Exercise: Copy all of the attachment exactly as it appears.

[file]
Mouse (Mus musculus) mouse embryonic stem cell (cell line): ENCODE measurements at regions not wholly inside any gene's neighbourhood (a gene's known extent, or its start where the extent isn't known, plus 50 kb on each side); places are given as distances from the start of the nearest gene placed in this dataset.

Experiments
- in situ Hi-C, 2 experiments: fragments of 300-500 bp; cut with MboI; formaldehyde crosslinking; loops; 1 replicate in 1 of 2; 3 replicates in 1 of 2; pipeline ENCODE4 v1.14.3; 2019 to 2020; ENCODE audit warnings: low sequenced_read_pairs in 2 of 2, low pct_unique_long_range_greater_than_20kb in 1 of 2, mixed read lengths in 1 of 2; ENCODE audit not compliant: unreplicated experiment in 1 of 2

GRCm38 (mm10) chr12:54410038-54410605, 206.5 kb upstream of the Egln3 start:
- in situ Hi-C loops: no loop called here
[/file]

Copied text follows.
Mouse (Mus musculus) mouse embryonic stem cell (cell line): ENCODE measurements at regions not wholly inside any gene's neighbourhood (a gene's known extent, or its start where the extent isn't known, plus 50 kb on each side); places are given as distances from the start of the nearest gene placed in this dataset.

Experiments
- in situ Hi-C, 2 experiments: fragments of 300-500 bp; cut with MboI; formaldehyde crosslinking; loops; 1 replicate in 1 of 2; 3 replicates in 1 of 2; pipeline ENCODE4 v1.14.3; 2019 to 2020; ENCODE audit warnings: low sequenced_read_pairs in 2 of 2, low pct_unique_long_range_greater_than_20kb in 1 of 2, mixed read lengths in 1 of 2; ENCODE audit not compliant: unreplicated experiment in 1 of 2

GRCm38 (mm10) chr12:54410038-54410605, 206.5 kb upstream of the Egln3 start:
- in situ Hi-C loops: no loop called here